Post-election protests put Kyrgyzstan on brink of revolt
People protesting the results of a parliamentary election in Kyrgyzstan broke into government and security headquarters early on Tuesday and freed a former president from custody, local news websites said.
President Sooronbai Jeenbekov described their actions as a bid by some political forces to seize power illegally, but said the authorities did not rule out holding another vote as public rallies started in several cities across the country.
The thousands-strong protests broke out after two establishment parties, one of which is close to Jeenbekov, swept Sunday’s vote, according to preliminary results.
Protesters demanded that the vote results be cancelled and the Central Election Commission said on Tuesday it would consider their request, local news website 24.kg reported.
Police had dispersed the protest late on Monday, but protesters returned to the central square of capital Bishkek hours later and broke into the building that houses both the president and parliament, the local websites said.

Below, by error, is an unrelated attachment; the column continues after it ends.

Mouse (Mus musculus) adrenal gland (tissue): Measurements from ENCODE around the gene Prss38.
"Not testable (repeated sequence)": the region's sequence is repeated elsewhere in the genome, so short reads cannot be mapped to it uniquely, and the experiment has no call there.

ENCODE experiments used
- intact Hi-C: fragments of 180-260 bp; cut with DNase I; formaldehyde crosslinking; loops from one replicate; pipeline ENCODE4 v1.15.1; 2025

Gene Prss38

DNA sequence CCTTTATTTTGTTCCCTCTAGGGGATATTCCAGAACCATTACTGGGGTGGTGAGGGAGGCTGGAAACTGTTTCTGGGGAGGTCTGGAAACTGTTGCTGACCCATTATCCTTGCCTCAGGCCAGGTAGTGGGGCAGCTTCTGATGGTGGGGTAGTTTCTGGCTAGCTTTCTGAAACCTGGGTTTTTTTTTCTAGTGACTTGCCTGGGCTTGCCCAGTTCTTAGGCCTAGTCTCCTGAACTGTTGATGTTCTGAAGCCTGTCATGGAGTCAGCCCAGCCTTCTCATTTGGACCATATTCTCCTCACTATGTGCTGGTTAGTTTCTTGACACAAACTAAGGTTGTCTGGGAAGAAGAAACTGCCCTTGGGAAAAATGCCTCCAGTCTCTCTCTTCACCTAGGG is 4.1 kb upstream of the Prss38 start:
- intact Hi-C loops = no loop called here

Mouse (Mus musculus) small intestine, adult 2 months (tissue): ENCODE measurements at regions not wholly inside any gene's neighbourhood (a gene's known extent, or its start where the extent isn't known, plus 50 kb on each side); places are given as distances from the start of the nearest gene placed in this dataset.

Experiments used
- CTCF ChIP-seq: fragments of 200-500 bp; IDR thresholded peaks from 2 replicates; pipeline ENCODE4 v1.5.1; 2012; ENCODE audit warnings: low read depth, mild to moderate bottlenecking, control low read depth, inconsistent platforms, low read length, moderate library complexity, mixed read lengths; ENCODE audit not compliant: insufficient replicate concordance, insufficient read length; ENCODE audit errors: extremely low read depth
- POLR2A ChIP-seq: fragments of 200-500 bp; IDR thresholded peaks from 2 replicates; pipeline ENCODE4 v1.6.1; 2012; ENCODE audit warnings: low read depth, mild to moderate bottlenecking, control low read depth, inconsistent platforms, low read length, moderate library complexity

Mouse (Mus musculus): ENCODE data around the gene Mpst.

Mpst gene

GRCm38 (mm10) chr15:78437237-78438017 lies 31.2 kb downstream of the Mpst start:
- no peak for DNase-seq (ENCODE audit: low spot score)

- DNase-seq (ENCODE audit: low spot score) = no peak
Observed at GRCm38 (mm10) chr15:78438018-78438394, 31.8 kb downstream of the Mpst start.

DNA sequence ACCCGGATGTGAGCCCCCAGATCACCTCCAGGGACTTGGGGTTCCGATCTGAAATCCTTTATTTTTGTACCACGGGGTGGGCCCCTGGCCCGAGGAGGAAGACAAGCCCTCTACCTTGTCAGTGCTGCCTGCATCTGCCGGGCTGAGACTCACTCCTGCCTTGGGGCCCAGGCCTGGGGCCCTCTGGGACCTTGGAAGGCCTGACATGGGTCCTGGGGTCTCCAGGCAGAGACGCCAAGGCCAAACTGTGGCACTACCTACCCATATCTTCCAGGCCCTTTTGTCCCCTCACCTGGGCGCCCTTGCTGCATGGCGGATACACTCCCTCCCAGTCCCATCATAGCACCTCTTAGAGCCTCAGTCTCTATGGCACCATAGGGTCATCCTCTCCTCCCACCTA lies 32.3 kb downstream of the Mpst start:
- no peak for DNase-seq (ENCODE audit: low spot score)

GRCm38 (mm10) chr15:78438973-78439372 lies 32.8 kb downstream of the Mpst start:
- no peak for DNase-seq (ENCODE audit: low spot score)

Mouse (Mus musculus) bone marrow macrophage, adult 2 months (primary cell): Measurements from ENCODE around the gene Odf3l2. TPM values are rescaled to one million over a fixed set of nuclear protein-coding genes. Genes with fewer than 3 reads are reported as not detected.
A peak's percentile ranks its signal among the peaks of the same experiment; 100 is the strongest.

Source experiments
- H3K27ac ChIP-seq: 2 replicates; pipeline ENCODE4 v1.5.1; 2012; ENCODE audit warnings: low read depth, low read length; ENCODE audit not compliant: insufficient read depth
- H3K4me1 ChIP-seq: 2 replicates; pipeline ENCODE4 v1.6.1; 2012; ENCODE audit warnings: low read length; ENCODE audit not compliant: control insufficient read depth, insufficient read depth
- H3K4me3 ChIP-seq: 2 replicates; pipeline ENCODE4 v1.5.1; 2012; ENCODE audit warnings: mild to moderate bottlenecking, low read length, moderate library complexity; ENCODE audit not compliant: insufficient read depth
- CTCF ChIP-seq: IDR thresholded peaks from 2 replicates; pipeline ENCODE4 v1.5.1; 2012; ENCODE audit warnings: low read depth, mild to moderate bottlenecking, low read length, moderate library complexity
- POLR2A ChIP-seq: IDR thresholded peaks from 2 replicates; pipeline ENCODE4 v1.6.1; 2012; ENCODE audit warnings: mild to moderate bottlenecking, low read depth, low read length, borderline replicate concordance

The building known locally as the White House briefly caught fire on Tuesday morning, but the blaze was quickly put out.
Protesters then broke into the headquarters of State Committee on National Security and freed former president Almazbek Atambayev, who was sentenced to a lengthy prison term this year on corruption charges after falling out with Jeenbekov, his successor.
Opposition groups took over several more buildings, including the mayor’s office, and appointed their own acting head of national security, acting prosecutor general and a commandant of Bishkek although it was unclear how much actual power they wielded.
Several provincial governors have resigned, according to local media reports.
One person has been killed and 590 wounded in the overnight clashes, the government said. Jeenbekov said on Tuesday he had ordered security forces not to use firearms and “not to shed blood”.
Local media reported that public rallies began on Tuesday in several provincial centres, most of them anti-government, while Jeenbekov’s supporters gathered in the southern city of Osh, where his brother Asylbek Jeenbekov called for unity and order.
The Central Asian country of 6.5 million, which is closely allied with Russia, has a history of political volatility. In the past 15 years, two of its presidents have been toppled by revolts.
The views and opinions expressed in this article are those of the author and do not necessarily reflect the views of The Kootneeti Team